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ACTION

A good practice guide to Action Learning in Higher Education


CONTRIBUTORS

Welcome to Action A good practice guide for Action Learning in Higher Education

EDITORIAL TEAM

This guide is aimed at Organisational and Staff Developers in Higher Education who would like to set up an institutional or cross-institutional action learning programme.

Editor: Tracy Ellis tellis@liverpool.ac.uk

It was developed as a result of the success of a collaborative action learning programme designed and delivered by a group of universities in the North West of England.

Editorial Adviser: Julie Mulliner julie@guidingperformance success.co.uk

We would like to thank the Leadership Foundation for supporting the development of this guide. Our intention was to develop a guide that is accessible, interactive and provides you with the methodology, templates and resources to run your own Action Learning project. The members of the project team (pictured below) contributed to this guide and would be more than happy to answer any queries related to it.

Design: Josh Hodge Aaliyah Rugg Images: Ethan Woodroofe Jack Ward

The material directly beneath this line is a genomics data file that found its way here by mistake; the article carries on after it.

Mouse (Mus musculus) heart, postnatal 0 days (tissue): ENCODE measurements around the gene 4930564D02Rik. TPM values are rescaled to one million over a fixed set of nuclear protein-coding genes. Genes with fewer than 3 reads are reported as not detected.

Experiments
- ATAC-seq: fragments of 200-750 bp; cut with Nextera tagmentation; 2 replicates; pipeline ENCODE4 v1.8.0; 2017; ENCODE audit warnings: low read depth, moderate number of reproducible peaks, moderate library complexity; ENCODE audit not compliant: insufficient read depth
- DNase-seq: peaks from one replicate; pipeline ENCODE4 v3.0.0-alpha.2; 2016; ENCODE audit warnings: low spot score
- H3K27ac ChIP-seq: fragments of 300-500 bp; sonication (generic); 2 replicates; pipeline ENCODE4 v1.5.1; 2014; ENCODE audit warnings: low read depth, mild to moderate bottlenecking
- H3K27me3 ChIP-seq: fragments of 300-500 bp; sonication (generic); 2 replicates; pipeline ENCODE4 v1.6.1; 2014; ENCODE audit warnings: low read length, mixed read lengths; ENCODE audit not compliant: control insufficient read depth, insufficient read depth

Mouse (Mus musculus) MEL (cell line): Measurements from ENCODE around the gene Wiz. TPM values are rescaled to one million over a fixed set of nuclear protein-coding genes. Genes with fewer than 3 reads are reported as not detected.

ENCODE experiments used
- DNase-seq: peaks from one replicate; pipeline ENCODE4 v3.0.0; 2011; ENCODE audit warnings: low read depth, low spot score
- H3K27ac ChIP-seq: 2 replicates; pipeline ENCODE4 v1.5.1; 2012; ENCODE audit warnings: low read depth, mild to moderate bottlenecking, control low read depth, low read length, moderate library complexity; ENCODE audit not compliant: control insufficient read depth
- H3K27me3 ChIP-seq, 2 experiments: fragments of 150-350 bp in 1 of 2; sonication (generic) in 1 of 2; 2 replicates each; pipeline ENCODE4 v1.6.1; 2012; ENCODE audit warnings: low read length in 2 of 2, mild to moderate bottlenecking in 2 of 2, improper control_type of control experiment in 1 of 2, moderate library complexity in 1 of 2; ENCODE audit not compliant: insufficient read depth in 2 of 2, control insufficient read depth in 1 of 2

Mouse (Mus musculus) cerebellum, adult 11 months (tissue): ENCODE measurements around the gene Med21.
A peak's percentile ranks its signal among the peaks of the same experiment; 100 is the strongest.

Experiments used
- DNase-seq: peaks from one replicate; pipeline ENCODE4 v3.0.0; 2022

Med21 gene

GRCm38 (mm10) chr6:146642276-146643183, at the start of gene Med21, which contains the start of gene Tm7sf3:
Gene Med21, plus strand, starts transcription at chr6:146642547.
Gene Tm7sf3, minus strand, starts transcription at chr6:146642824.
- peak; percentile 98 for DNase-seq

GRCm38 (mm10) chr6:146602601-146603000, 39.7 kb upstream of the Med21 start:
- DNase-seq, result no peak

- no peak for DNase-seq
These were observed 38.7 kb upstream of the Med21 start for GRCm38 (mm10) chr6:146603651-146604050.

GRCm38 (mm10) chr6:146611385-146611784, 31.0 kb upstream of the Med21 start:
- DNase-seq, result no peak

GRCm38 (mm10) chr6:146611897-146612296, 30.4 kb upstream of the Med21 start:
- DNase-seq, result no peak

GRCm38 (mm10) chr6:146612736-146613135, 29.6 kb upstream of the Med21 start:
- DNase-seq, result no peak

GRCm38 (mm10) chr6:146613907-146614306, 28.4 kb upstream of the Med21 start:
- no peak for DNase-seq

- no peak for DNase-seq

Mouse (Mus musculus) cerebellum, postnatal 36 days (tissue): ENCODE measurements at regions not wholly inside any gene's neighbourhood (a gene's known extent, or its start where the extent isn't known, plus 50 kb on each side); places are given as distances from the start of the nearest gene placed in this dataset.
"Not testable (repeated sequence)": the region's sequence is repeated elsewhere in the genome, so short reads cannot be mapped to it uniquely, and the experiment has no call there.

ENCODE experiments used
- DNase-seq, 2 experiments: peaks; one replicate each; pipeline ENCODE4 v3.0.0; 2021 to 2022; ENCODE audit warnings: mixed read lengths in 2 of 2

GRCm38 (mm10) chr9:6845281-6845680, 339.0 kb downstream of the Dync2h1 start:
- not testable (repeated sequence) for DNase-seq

Where you see this symbol click for further information

Tracy Ellis

Meriel Box

Karen Chubb

Gemma Coombes

University of Liverpool T.ellis@liverpool.ac.uk

Liverpool John Moores University M.Box@ljmu.ac.uk

University of Cumbria karen.chubb@cumbria.ac.uk

University of Cumbria gemma.coombes@cumbria.ac.uk

Denise Fieldhouse Manchester University Denise.C.Fieldhouse@manchester. ac.uk

Gemma Edwards

Nikki Lambourne

Annette Robinson

Beverley Agard-Owen

Sophie Stansfield

University of Chester gemma.edwards@chester.ac.uk

UCLAN NLambourne1@uclan.ac.uk

Lancaster University annette.robinson@lancaster.ac.uk

Swansea University b.a.owen@swansea.ac.uk

University of Liverpool sophies@liverpool.ac.uk

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ACTION: A good practice guide to Action Learning in Higher Education


CONTENTS

Contents 4

5

5Ws of Action Learning

7 6 What is

9 8 Project

11 The

12

Action Learning?

Post-it method

15 Presenting the problem

19

Journeys

Benefits of Action Learning

management

13

10 5

Challenges

14 Set

Ground rules

member

Role of the facilitator

16

17 18

Agendas

20

Downloads and Links

Evaluation approach/ findings

www.highereducationactionlearning.co.uk

3


BACKGROUND

Introducing NWCIAL

Action Learning WHY?